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Thread: Slurry Edge Dulling, Convexing and Micro Chipping

  1. #11
    Senior Member Blackpool's Avatar
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    Thank you, and I think I follow, that with too dense a slurry while the trailing edge of the bevel is held in contact with the stone by manual pressure, the leading edge itself is lifted out of contact and this is exacerbated as the water content evaporates off the surface of the stone, resulting in a bowing of the bevel?

  2. #12
    Senior Member blabbermouth
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    Almost, it is not uncommon for folks to have issues of harsh edges, when honing on clear water, to blame the stone for chipping the edge, a common complaint on Jnats and Coticules.

    When honing on natural stones, using slurry is common. One begins with a thick-ish slurry and thins the slurry to clear water, no slurry. But often when honing on clear water, edge chipping occurs and the honer blames the stone.

    Recently in another forum a honer made the same complaint and sold the pricy new stone. The new owner, said he was able to get very nice shaveable edges from the stone without issue. It was not the stone, but technique that was the problem. But why did that happen?

    It may be the edge is convexed and then breaks off, after flexing on the hard-flat stone, so the issue is not the stone but technique, possibly slurry convexing and possibly swarf, beating the edge.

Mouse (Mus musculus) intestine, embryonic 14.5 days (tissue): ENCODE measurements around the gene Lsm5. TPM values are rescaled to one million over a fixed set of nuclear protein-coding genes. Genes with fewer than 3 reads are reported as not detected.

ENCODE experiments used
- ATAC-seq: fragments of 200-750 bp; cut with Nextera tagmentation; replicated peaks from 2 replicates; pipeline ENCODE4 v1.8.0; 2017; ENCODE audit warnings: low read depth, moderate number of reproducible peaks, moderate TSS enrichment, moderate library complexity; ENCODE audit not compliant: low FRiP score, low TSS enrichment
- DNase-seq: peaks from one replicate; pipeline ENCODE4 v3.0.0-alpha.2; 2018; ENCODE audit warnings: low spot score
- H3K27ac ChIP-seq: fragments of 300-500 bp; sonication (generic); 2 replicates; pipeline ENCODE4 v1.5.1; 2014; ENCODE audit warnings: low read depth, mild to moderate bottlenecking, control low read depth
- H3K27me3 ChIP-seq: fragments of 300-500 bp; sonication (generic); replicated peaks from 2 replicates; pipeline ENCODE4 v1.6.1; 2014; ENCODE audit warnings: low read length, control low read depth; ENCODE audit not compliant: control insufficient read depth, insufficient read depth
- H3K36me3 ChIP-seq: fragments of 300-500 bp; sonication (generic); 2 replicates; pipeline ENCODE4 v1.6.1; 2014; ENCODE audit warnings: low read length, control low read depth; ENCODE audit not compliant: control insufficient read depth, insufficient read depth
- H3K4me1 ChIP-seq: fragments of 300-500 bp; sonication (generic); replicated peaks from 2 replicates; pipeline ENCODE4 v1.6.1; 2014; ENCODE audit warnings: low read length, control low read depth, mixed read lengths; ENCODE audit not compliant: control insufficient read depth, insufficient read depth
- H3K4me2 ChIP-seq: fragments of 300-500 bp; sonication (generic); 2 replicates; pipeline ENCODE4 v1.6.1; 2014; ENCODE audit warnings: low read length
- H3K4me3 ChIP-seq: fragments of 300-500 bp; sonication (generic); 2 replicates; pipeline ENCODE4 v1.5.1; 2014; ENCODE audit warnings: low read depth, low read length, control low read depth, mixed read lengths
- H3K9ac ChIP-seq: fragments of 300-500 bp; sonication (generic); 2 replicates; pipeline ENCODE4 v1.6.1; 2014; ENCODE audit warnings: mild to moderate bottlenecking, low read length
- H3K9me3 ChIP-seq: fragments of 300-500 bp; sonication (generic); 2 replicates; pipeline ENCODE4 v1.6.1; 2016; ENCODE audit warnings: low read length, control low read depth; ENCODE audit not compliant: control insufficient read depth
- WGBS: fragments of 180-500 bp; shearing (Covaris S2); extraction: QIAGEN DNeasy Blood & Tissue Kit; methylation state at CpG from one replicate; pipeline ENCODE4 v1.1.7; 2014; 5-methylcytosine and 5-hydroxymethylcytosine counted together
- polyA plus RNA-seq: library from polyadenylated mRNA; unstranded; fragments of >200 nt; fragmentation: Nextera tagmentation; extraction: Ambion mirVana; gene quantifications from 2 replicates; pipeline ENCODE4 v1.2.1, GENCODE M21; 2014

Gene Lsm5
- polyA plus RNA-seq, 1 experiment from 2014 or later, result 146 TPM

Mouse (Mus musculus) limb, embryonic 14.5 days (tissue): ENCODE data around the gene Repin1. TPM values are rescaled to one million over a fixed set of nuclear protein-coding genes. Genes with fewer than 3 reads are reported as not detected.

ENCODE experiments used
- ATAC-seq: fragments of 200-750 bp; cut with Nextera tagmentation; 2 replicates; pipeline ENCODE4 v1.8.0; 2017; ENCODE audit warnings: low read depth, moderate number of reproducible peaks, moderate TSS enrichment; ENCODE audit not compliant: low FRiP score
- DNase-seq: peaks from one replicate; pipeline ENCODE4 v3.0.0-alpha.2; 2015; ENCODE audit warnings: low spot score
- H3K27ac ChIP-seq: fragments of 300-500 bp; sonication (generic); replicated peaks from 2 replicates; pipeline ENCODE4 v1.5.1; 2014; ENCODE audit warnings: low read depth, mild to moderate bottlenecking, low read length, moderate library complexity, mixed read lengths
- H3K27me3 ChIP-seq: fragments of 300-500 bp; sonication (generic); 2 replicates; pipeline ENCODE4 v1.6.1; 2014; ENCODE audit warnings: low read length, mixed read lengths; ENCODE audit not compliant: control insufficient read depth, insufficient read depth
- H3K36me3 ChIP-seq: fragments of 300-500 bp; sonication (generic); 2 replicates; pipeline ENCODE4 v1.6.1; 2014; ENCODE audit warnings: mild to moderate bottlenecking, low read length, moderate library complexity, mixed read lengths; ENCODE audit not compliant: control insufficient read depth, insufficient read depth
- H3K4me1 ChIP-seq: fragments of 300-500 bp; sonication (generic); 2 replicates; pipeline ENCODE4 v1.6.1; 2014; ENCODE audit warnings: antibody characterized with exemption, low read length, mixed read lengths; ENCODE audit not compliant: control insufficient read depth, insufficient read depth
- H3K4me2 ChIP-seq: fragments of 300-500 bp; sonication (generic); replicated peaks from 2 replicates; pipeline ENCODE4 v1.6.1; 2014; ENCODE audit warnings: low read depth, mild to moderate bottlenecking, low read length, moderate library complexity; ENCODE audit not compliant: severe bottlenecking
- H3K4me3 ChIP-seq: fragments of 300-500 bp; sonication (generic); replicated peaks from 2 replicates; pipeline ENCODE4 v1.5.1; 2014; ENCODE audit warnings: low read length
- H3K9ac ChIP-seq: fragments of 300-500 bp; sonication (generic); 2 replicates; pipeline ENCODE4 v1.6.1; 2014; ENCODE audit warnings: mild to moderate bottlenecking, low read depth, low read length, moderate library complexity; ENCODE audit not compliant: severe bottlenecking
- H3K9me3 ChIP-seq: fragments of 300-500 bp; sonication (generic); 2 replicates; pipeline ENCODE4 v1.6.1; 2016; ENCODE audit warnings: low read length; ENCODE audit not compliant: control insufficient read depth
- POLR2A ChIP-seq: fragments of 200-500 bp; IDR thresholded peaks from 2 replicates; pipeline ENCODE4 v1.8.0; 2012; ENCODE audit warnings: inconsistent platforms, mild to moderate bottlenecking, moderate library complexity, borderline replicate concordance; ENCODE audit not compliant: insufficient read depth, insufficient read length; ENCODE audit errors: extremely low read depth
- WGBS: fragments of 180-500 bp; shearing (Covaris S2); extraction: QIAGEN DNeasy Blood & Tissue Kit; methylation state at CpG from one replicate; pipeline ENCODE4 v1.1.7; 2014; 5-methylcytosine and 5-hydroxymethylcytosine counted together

Alex, theorizes that a thick slurry can abrade the edge, more than the bevel (edge leading) and cause micro convexing at the edge. So that when, the same bevel and edge is/are honed, on plain water and a hard stone, the edge may not contact the stone, preventing the stone from cutting the fin/edge, off cleanly to form a straight edge.

    If that is so, excessive honing on slurry, on an aggressive stone/slurry will have a lot of swarf, in front of and under the bevel. So, you can have, a convexed edge and excessive swarf, further keeping the edge off the stone.

    Alex’s theory is the possibility of convexing of the edge, I am asking if you add the swarf shown in the micrographs, would that not exacerbate, the issue of convexing, and edge dulling, or at least keep the edge off the stone, preventing it from honing the edge, and then the edge breaks off?

    On natural stones that use slurry, the practice of honing on slurry excessively, to break down slurry is common, this practice can cause both issues, convexing and dulling from swarf.

    A simple solution is to make new slurry to finish and not keep working the slurry loaded swarf and use a progression of finer/thinner slurry.

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    Blackpool (05-04-2017)

  4. #13
    Senior Member Blackpool's Avatar
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    Got it, thank you.

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